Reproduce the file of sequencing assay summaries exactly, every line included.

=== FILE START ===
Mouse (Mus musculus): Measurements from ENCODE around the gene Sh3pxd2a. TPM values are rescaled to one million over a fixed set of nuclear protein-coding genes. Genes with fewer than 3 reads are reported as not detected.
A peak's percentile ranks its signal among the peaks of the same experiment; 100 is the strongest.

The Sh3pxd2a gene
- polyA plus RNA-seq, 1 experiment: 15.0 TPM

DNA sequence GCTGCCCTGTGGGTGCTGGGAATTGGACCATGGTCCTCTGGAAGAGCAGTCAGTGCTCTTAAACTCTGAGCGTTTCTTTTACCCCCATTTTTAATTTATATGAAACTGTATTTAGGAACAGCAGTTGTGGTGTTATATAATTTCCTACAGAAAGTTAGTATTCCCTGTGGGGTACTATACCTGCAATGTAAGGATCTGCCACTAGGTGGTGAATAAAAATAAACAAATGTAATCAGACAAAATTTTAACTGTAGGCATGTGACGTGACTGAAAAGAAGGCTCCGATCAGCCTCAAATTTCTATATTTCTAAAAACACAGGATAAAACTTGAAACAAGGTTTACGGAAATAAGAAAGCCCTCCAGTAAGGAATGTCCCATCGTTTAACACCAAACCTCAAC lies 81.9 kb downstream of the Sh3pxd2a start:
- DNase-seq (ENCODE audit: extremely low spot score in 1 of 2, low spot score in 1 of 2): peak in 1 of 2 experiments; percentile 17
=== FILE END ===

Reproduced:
Mouse (Mus musculus): Measurements from ENCODE around the gene Sh3pxd2a. TPM values are rescaled to one million over a fixed set of nuclear protein-coding genes. Genes with fewer than 3 reads are reported as not detected.
A peak's percentile ranks its signal among the peaks of the same experiment; 100 is the strongest.

The Sh3pxd2a gene
- polyA plus RNA-seq, 1 experiment: 15.0 TPM

DNA sequence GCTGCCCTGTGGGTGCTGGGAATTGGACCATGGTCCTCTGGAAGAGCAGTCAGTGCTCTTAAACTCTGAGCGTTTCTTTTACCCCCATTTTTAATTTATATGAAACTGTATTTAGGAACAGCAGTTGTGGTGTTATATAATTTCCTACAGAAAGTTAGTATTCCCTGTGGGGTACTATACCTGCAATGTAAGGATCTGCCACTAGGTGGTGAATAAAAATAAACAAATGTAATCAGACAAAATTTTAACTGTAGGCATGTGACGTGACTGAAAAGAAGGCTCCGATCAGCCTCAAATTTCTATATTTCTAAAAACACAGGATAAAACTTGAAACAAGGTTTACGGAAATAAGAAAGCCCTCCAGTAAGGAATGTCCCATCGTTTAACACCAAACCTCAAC lies 81.9 kb downstream of the Sh3pxd2a start:
- DNase-seq (ENCODE audit: extremely low spot score in 1 of 2, low spot score in 1 of 2): peak in 1 of 2 experiments; percentile 17